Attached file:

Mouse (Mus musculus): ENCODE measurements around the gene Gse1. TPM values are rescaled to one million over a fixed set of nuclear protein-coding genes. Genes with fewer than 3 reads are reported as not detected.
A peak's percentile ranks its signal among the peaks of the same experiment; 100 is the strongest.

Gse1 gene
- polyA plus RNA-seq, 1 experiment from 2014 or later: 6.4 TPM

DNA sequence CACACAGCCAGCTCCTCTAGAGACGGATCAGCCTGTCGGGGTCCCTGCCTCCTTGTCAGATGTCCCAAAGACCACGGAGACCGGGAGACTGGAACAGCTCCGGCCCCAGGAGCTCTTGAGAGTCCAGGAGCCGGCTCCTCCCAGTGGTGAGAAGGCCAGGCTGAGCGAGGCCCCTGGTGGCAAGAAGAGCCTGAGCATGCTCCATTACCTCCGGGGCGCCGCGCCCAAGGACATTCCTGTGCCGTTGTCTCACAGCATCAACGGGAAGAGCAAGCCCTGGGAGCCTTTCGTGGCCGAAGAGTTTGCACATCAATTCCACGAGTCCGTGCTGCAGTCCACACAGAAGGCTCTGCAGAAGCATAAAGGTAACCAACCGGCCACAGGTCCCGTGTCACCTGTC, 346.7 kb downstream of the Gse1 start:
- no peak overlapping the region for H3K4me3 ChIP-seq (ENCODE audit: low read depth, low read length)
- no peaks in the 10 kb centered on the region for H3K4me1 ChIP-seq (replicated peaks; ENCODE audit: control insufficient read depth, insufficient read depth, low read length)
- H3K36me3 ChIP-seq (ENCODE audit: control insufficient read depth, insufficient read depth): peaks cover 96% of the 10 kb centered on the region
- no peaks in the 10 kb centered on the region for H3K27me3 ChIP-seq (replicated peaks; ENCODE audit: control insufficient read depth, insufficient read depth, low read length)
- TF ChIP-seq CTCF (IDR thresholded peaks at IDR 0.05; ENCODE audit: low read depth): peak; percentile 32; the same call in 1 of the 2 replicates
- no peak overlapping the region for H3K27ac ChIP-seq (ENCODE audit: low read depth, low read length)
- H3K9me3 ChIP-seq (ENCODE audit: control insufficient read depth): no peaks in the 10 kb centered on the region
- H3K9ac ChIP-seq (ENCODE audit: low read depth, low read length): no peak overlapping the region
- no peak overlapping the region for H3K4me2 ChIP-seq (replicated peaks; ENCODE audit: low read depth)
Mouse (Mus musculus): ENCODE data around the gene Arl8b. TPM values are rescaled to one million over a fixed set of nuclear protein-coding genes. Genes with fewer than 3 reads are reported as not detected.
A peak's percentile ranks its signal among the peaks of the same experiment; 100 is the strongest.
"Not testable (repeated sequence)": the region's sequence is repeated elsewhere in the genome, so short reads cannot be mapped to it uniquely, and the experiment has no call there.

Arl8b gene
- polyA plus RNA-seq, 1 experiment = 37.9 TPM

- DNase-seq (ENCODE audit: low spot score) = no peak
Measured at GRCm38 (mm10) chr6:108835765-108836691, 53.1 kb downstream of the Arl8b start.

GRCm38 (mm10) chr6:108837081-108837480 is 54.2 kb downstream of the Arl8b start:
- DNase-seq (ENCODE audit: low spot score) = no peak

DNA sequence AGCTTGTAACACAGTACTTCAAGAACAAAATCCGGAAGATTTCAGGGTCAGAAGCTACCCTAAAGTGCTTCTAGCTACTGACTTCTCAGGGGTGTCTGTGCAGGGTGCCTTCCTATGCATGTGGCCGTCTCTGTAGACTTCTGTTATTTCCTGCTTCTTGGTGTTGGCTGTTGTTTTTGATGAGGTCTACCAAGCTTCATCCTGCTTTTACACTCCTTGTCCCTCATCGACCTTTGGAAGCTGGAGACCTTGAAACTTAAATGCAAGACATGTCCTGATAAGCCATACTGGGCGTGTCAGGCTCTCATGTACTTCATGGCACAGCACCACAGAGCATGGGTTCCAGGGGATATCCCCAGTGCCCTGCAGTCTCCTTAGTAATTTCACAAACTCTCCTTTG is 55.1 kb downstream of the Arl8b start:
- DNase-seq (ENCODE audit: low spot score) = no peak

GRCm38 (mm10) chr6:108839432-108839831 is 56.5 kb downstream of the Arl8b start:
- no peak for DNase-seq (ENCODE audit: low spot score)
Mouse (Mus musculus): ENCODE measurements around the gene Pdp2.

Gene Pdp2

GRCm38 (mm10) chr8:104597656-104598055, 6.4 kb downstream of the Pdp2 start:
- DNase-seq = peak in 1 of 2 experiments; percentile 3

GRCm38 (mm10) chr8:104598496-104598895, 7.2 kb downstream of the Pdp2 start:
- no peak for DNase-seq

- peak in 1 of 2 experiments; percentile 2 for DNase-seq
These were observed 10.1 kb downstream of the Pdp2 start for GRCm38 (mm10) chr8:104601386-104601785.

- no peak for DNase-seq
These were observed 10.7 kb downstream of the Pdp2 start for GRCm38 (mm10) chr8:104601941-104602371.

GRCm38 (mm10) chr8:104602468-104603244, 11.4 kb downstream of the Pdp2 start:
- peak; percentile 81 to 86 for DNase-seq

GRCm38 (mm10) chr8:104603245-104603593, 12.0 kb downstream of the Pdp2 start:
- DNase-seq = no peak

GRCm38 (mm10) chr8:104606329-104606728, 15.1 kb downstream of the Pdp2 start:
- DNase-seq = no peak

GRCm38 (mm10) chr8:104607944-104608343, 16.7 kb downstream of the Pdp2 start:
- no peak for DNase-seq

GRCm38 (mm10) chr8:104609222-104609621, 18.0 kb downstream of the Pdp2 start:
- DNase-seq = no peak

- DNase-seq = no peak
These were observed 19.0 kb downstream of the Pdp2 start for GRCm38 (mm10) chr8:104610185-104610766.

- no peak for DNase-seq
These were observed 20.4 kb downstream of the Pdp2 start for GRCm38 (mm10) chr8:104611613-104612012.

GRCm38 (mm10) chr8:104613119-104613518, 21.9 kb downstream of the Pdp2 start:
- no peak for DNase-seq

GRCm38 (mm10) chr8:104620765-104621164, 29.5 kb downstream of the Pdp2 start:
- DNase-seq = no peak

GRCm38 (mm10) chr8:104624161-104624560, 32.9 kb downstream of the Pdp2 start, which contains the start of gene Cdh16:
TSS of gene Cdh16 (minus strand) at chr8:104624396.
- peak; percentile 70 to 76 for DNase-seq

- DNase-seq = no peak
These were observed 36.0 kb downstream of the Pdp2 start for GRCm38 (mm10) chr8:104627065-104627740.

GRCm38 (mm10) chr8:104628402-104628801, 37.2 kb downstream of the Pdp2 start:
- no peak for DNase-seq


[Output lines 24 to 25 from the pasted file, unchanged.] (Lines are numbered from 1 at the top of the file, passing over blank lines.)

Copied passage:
DNA sequence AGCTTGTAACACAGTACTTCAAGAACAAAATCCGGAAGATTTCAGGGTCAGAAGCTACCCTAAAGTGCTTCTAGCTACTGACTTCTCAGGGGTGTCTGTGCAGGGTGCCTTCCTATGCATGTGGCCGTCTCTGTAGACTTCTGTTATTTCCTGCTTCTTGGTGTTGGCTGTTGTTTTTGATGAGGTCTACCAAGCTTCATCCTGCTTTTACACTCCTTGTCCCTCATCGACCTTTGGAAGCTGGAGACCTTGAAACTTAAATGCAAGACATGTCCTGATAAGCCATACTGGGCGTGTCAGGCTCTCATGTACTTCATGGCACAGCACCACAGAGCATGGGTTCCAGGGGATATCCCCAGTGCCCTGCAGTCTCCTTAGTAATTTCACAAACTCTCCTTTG is 55.1 kb downstream of the Arl8b start:
- DNase-seq (ENCODE audit: low spot score) = no peak